Just a few minutes drive from NCR Country Club in Kettering is the Fraze Pavilion -- a beautiful outdoor amphitheater that provides an intimate musical setting for you and about 4,000 of your new best friends. This year, the Fraze season includes a mixture of blues, jazz, contemporary pop, country, classic rock and classical. Artists on tap include Elvis Costello, Steve Winwood, Buddy Guy, Emmylou Harris, Willie Nelson, Gavin Degraw, Herbie Hancock, Travis Tritt and many other performers. For dates and ticket info, check out www.fraze.com.
If you stop by the Dayton Art Institute this summer, you'll get an art show of a different kind -- sort of a moving ballet of artworks. The DAI is spending the summer rearranging its collection and galleries so that it can accommodate the huge show, "Quest for Immortality: Treasures of Ancient Egypt," an exhibit of more than 100 works from the Egyptian Museum in Cairo that arrives September 1 and runs until January 3. Dayton is the smallest museum on the show's tour of a dozen cities, and the only Midwest venue for this extravaganza of priceless relics that rarely leave their mother country. For ticket information, visit www.daytonartinstitute.org.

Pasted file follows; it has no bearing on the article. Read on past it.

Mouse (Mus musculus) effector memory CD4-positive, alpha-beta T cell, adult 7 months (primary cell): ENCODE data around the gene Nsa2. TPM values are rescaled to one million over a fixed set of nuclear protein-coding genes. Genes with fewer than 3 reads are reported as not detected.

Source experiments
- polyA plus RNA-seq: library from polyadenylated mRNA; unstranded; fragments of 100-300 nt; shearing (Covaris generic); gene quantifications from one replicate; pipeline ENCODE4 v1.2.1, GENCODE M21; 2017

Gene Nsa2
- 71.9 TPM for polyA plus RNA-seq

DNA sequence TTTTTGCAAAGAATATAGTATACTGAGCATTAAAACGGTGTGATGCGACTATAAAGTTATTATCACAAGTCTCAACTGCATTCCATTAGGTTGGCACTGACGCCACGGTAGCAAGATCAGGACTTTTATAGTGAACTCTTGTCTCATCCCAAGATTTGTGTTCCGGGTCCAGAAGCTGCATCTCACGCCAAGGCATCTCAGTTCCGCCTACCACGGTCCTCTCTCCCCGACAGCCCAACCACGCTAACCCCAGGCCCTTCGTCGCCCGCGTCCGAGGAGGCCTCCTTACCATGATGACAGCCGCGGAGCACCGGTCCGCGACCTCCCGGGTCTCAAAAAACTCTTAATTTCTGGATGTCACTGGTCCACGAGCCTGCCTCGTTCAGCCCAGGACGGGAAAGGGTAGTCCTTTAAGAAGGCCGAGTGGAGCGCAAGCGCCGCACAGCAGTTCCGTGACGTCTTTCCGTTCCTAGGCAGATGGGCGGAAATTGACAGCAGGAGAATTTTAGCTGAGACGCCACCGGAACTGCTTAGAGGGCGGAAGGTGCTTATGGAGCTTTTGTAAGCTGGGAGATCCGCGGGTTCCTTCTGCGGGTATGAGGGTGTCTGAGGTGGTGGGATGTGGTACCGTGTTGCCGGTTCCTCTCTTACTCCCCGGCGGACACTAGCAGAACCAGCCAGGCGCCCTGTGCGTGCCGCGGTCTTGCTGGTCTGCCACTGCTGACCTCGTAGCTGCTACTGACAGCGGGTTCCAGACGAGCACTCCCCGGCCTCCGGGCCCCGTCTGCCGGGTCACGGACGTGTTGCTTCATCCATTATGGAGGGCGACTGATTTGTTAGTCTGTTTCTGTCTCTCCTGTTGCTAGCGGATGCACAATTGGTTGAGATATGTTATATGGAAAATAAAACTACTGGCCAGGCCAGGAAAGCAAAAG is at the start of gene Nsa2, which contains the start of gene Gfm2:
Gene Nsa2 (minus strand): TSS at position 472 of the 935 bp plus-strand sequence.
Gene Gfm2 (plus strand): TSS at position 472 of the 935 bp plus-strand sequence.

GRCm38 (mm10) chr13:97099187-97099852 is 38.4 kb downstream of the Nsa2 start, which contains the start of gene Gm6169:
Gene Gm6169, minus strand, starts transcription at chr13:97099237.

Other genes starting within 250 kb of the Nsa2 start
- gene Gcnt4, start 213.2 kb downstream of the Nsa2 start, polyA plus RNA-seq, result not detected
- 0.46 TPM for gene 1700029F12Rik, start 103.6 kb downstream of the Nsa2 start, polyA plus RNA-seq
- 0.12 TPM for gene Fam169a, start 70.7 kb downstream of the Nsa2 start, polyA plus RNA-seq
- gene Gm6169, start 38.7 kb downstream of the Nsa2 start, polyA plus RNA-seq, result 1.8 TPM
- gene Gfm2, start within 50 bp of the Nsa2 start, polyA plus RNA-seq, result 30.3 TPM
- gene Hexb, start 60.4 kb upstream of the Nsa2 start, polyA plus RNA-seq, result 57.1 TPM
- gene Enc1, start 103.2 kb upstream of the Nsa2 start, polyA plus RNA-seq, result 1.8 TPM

What? You say you aren't into that arts stuff, but you like county fairs? Well, folks in Dayton do, too -- in fact, the Montgomery County Fair takes place each Labor Day weekend just about two miles south of downtown Dayton in the tradition-filled county fairgrounds. This year, it's August 31 to September 5 for the fair that bills itself as the place where the city meets the country. It's an event where you can see 4-H kids showing off their prize livestock in the show barns while not far away, city chefs display their barbecuing skills to the delight of anybody who has a few bucks and a hankering for good ribs -- all within sight of the downtown Dayton skyline. For more details, visit www.montcofair.com.
While in Dayton, you can find any number of attractions to fill out a getaway weekend.
There's always a worthwhile trip to the National Museum of the U.S. Air Force, located at Wright-Patterson Air Force Base and home to a breathtaking array of aircraft representing nearly the entire history of the United States military in flight. From the canvas falcons of World War I to the sleek black stealth technology of today, it's all there. The museum offers free admission and is open every day of the year. For details, visit www.wpafb.af.mil/museum.